Usually when we hear about “big data”, the message revolves around cautionary tales of marketers surreptitiously collecting information from your Facebook account. While this certainly happens (it’s true—if a service is free, you are the product!), it may not actually be the big data application that will end up having the biggest impact on your day-to-day life. Cities are beginning to use big data to drive decision-making around everything from transit service to garbage collection, and to use smart phone applications for meaningful citizen input on government performance and allocation of resources.
For instance, Boston University recently announced a new initiative that brings “big data” together with cloud-based computing that could be a game-changer for the way government in the United States does business. Typically, one entity—often a large company like IBM or Cisco—is contracted to take charge of data collection in a city or region, and develops proprietary applications for municipalities to use. SCOPE: A Smart-city Cloud-based Open Platform & Eco-system will provide those same services through an open-source public-private partnership to local and regional governments throughout the state of Massachusetts. This is a huge step forward for both efficiency and responsiveness in governance and one that funders, including the National Science Foundation, hope will serve as a model for other regions looking to implement smart city concepts, which include using data to drive efforts aimed at tackling greenhouse gas emissions reductions, improved police responsiveness, and coordinated public works scheduling goals.
While the SCOPE project is exciting in its potential to improve economic development as well as the nimbleness and resiliency of government, even more powerful big data moves are being made in Africa. The informal nature of the continent’s rapidly urbanizing cities means that the infrastructure for civic governance that we consider standard here in the United States is very difficult to implement. Data and, in particular, collection via cellular technology are opening up a fantastic new world of possibilities in these cities, such as the ability to track the population and deliver on the needs of those who live in informal settlements, and connecting citizens with government and NGOs through participatory data collection.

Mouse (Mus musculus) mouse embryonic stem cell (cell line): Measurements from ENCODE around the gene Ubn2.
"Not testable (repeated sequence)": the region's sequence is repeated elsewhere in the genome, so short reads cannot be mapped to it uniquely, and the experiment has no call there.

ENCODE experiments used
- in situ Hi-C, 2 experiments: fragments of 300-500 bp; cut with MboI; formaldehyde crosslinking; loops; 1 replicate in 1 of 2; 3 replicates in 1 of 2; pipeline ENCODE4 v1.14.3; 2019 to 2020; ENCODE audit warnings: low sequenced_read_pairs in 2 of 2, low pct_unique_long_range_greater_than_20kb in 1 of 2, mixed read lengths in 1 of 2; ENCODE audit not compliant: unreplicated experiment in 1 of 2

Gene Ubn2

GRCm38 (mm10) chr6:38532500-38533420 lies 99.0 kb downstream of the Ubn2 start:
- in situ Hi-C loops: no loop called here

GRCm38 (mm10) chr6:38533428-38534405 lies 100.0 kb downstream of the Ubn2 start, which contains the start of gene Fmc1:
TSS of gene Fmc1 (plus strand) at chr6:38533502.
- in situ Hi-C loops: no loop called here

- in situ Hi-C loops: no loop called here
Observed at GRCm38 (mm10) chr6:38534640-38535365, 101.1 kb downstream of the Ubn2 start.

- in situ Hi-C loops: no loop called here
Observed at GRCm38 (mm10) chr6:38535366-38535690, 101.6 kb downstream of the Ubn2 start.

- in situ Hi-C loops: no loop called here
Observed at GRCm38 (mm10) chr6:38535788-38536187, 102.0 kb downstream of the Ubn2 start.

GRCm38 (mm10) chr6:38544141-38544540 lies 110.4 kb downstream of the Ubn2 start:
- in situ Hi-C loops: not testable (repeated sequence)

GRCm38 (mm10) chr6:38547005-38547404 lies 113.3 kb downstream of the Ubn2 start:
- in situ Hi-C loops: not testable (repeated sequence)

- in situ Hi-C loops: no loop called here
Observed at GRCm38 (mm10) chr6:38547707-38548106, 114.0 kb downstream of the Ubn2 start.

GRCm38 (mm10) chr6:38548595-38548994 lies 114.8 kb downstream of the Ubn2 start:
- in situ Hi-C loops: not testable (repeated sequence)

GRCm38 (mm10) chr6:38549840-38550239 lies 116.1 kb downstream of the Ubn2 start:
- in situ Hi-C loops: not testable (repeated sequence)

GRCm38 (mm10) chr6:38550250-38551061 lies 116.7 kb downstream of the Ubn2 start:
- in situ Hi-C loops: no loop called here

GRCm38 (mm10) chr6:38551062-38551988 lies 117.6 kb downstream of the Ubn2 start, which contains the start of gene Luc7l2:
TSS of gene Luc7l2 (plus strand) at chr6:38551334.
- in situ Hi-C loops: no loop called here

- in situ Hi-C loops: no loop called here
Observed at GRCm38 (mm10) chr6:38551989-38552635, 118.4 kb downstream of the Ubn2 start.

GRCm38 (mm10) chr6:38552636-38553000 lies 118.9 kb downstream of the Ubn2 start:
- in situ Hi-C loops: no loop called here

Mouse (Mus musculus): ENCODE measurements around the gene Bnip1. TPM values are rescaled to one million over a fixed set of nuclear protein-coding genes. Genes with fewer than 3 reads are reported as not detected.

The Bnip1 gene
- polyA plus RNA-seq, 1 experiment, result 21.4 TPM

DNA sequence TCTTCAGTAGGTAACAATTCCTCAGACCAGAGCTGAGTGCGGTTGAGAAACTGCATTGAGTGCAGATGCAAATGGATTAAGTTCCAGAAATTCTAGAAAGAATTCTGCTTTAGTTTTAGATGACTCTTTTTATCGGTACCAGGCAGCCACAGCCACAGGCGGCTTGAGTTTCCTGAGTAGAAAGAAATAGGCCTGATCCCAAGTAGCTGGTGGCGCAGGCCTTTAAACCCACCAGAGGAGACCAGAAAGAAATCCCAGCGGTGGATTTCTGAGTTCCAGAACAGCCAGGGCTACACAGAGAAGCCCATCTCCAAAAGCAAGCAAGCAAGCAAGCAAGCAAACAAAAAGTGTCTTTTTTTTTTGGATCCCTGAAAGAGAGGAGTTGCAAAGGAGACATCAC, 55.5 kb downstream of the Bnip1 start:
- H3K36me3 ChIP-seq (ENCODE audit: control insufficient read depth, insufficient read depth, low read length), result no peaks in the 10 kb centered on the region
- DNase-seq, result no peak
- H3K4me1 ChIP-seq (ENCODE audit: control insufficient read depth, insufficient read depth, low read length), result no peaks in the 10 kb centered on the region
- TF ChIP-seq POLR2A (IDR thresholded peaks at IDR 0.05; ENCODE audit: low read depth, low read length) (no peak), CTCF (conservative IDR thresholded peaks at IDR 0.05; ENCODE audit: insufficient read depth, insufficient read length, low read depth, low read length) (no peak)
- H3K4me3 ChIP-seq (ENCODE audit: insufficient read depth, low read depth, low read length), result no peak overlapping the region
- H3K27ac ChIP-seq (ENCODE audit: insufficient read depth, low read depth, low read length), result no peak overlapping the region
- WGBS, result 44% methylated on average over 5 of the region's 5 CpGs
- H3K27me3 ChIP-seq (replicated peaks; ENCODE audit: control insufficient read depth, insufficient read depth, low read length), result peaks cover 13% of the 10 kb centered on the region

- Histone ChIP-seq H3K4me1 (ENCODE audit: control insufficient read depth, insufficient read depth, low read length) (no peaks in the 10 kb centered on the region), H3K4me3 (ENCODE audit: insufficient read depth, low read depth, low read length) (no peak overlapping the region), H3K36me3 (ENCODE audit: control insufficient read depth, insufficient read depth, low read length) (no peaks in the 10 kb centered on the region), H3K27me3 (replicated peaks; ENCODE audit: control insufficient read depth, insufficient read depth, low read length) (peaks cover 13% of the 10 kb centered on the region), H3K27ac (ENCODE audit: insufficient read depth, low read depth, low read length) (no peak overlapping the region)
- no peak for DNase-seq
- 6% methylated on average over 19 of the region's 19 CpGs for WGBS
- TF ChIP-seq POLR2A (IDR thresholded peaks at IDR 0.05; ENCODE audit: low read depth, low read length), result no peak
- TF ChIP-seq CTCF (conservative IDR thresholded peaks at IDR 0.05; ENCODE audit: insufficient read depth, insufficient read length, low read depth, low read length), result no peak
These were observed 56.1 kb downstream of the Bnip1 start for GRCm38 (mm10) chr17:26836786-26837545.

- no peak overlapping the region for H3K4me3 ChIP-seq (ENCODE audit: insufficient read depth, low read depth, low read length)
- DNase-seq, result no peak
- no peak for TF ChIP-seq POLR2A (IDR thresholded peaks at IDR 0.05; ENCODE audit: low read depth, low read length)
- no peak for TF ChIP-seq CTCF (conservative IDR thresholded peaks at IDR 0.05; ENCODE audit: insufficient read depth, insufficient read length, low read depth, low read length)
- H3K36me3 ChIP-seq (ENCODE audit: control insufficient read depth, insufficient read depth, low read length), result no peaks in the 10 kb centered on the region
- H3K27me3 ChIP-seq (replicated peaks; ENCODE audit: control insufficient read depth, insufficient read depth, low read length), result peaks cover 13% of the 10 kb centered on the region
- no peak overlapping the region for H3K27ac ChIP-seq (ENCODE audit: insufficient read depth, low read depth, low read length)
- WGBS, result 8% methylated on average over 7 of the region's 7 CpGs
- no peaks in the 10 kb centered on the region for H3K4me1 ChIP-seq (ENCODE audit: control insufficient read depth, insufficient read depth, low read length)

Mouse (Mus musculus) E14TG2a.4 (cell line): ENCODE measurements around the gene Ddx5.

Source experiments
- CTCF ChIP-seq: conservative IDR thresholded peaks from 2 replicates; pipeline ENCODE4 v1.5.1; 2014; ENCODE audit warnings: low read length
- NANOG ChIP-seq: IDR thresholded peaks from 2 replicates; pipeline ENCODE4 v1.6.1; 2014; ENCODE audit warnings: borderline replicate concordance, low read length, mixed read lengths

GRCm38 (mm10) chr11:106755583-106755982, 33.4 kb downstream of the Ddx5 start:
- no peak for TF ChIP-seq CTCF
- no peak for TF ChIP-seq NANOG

One of the most compelling examples of this sea change took place in Nairobi, Kenya in early 2014. Nairobi is one of the biggest and most complex cities in Africa, and like many cities around the world, boasts an extensive transit network. The catch is that this transit network, called the Matatu, consists of hundreds of privately operated bus lines that stretch deep into the outskirts of the city, making it difficult to map and for citizens to use it efficiently. The Digital Matatus project—a partnership between MIT, the University of Nairobi, Columbia University, and Groupshot, an innovation consulting firm—put cell phones loaded with an easy-to-use app into the hands of Nairobi’s transit riders. Riders tracked stops and routes as they rode, creating for the first time a comprehensive picture of bus service in the region. Using this data, a standardized transit system map was created for the first time. It was quickly adopted by the city government and used as a starting point for ongoing community dialogue about transportation, urban growth, and the future of Nairobi.
What so many of the good examples of civic innovation domestically and abroad have in common is the successful achievement of two important goals: the efficient use of resources and delivery of services, and the robust connections between citizen and government or service-provider. Big data and its associated technological innovations like civic smart phone apps enable both of these objectives by allowing citizens to play an active role in identifying and responding to local needs. I’m excited to see what the next step for data and civic innovation will be for cities and regions, particularly as cities like Ottawa, Canada open up their data sets to everyday citizens. With access to live data sets, there are enormous possibilities for apps and programs that provide community services and connect citizens to each other in times of disaster or other hardship in ways that we are just beginning to imagine.